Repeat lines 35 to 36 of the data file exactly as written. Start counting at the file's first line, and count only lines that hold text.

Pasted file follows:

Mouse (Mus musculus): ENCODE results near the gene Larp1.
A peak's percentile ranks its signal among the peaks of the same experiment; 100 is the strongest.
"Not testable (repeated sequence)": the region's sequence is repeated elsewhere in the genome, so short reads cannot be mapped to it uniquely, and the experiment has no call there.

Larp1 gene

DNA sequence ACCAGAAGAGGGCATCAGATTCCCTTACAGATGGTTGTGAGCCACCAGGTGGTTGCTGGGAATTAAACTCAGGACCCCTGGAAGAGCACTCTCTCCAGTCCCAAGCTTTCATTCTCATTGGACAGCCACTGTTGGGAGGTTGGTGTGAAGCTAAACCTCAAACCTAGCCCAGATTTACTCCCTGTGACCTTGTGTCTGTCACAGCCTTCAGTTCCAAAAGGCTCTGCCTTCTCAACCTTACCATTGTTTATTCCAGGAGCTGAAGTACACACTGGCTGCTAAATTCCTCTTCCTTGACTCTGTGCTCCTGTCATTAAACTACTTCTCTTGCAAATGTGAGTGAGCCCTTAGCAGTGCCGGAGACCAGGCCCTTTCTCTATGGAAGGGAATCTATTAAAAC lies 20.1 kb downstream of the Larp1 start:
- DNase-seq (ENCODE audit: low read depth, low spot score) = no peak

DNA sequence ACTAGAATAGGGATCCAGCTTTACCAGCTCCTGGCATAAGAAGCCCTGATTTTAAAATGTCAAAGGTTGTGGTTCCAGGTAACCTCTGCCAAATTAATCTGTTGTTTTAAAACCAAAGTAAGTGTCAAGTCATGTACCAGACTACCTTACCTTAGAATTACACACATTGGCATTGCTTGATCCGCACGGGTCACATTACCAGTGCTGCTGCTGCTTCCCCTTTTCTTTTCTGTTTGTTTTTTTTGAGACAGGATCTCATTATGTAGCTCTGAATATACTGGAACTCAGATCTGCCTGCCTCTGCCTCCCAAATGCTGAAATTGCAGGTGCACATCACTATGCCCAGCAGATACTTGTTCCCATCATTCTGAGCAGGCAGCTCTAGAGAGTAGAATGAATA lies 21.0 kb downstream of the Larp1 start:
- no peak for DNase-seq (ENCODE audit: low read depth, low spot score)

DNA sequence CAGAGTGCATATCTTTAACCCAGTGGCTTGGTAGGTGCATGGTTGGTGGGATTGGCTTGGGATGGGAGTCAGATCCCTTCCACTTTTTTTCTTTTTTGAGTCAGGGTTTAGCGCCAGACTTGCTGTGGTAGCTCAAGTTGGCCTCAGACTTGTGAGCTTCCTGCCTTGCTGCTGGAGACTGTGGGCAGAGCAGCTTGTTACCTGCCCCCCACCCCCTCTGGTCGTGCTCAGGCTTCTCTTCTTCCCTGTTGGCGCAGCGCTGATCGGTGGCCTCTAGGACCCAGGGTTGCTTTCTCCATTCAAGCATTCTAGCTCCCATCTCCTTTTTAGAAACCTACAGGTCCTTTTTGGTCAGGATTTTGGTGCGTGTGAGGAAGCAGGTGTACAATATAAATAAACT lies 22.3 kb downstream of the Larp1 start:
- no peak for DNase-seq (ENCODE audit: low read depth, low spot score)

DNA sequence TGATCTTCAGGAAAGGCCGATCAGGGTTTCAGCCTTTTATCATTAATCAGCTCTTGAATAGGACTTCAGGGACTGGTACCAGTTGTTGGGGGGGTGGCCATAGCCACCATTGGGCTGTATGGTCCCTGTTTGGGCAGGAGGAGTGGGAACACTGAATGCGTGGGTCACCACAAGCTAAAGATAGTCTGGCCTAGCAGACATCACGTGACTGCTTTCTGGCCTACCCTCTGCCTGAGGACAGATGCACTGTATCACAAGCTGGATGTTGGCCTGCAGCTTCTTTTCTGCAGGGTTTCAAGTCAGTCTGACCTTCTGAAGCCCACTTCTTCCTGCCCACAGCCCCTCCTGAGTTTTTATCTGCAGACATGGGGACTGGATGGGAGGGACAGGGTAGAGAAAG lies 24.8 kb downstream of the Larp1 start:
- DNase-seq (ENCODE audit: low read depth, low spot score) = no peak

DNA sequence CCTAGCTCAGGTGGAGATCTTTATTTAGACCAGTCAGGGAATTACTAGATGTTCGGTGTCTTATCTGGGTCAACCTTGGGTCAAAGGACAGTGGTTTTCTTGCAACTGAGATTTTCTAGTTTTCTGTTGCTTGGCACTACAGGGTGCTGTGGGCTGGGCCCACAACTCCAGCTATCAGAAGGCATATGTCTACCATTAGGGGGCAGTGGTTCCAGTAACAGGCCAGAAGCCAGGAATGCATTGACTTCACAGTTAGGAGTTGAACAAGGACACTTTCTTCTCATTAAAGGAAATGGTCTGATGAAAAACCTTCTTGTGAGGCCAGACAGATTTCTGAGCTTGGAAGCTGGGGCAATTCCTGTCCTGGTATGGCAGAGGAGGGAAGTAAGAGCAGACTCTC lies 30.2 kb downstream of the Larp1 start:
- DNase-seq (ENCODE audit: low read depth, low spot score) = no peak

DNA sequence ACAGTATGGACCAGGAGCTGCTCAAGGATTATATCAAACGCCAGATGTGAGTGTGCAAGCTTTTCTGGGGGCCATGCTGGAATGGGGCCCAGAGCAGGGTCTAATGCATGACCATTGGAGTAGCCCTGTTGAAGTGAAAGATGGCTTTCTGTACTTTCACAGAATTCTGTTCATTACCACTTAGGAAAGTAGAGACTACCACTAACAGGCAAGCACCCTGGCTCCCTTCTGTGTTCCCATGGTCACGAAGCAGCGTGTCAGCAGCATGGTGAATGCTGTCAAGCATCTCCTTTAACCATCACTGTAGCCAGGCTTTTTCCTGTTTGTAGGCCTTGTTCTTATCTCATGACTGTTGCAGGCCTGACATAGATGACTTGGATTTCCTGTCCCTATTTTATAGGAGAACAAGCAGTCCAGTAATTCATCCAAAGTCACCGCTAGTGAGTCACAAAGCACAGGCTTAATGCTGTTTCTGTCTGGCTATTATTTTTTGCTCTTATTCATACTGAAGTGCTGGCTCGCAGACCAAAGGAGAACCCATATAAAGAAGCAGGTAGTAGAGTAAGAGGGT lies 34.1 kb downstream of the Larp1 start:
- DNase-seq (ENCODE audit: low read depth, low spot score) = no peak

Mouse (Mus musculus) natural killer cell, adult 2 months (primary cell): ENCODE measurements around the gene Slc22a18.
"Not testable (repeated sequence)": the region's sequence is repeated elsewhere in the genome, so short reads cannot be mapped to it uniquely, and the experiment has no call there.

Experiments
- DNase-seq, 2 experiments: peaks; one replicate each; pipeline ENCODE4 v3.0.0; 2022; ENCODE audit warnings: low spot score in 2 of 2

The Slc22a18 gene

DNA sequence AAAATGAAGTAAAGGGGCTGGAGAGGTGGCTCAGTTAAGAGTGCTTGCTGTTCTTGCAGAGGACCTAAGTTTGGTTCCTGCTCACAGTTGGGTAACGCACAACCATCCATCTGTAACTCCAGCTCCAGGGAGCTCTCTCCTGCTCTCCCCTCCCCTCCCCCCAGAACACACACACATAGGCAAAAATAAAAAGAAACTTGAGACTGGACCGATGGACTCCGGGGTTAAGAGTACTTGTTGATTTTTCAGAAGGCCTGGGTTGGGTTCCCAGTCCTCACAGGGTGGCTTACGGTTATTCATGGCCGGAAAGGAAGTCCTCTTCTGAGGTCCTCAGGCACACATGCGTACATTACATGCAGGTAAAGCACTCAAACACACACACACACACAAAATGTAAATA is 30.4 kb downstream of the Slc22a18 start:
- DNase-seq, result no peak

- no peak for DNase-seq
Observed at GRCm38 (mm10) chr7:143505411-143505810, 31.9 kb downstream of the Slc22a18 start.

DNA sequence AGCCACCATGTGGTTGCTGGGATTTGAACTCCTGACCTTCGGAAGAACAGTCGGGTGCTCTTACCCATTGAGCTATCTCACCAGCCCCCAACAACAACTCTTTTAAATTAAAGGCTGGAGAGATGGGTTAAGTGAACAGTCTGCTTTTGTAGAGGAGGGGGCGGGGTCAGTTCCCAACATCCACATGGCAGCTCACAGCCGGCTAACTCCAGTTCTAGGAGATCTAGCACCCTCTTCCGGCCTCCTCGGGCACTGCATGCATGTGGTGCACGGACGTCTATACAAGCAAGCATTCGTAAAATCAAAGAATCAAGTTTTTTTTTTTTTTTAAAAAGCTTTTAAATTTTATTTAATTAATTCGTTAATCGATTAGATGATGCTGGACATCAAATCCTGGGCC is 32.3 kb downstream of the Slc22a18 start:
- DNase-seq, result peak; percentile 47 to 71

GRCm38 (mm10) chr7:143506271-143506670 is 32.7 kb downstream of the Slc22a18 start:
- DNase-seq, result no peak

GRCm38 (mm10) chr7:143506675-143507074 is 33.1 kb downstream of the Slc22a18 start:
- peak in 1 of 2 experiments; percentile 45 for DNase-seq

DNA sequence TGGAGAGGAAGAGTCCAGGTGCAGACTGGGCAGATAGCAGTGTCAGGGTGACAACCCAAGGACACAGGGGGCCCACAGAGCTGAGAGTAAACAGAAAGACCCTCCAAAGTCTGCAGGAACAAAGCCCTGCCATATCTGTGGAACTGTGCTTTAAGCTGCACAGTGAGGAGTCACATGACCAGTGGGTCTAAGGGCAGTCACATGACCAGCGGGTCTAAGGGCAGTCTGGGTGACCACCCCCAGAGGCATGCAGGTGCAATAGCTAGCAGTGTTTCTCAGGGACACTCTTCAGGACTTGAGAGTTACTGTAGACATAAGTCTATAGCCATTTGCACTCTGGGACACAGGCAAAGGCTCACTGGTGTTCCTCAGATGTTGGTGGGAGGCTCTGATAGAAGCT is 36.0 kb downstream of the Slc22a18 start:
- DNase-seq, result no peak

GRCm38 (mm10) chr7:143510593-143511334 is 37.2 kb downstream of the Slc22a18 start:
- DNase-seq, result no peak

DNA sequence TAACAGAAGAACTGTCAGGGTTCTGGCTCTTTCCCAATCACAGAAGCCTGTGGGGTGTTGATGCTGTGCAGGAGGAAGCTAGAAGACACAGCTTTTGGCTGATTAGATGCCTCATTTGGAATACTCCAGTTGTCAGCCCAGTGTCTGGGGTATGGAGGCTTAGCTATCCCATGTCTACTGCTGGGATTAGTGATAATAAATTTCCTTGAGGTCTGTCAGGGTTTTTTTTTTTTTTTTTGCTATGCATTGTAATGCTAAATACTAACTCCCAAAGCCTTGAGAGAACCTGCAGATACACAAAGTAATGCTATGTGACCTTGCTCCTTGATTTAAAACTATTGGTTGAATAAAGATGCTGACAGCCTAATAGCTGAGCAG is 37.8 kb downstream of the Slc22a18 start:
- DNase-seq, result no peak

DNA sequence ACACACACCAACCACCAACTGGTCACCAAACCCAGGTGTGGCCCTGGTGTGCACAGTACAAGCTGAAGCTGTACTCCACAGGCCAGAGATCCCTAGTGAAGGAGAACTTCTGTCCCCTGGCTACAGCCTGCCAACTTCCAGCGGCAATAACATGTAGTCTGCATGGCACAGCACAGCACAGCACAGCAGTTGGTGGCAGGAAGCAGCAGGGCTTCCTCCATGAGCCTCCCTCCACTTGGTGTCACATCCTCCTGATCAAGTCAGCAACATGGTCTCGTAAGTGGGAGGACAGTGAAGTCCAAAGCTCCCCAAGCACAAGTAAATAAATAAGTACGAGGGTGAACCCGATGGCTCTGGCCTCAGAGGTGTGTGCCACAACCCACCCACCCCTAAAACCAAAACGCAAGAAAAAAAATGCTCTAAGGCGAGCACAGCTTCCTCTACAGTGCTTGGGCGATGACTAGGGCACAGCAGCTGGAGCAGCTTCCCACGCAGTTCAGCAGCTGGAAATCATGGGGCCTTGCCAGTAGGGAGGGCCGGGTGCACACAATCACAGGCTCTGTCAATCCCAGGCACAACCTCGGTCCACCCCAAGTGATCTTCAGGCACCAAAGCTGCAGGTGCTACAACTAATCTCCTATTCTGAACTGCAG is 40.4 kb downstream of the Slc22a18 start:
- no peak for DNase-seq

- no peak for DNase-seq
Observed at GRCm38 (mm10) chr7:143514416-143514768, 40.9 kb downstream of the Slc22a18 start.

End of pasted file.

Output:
- DNase-seq, result no peak

DNA sequence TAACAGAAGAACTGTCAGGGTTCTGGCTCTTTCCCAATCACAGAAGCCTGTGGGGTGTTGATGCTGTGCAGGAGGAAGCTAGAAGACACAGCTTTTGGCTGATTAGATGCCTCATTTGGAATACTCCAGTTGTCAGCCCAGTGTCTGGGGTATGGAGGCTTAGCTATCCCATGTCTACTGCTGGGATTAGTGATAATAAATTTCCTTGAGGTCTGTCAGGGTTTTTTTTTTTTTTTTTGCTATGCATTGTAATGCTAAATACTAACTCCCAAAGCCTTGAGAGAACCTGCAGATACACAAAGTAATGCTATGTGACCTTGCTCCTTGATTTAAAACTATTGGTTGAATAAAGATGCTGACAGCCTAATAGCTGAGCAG is 37.8 kb downstream of the Slc22a18 start: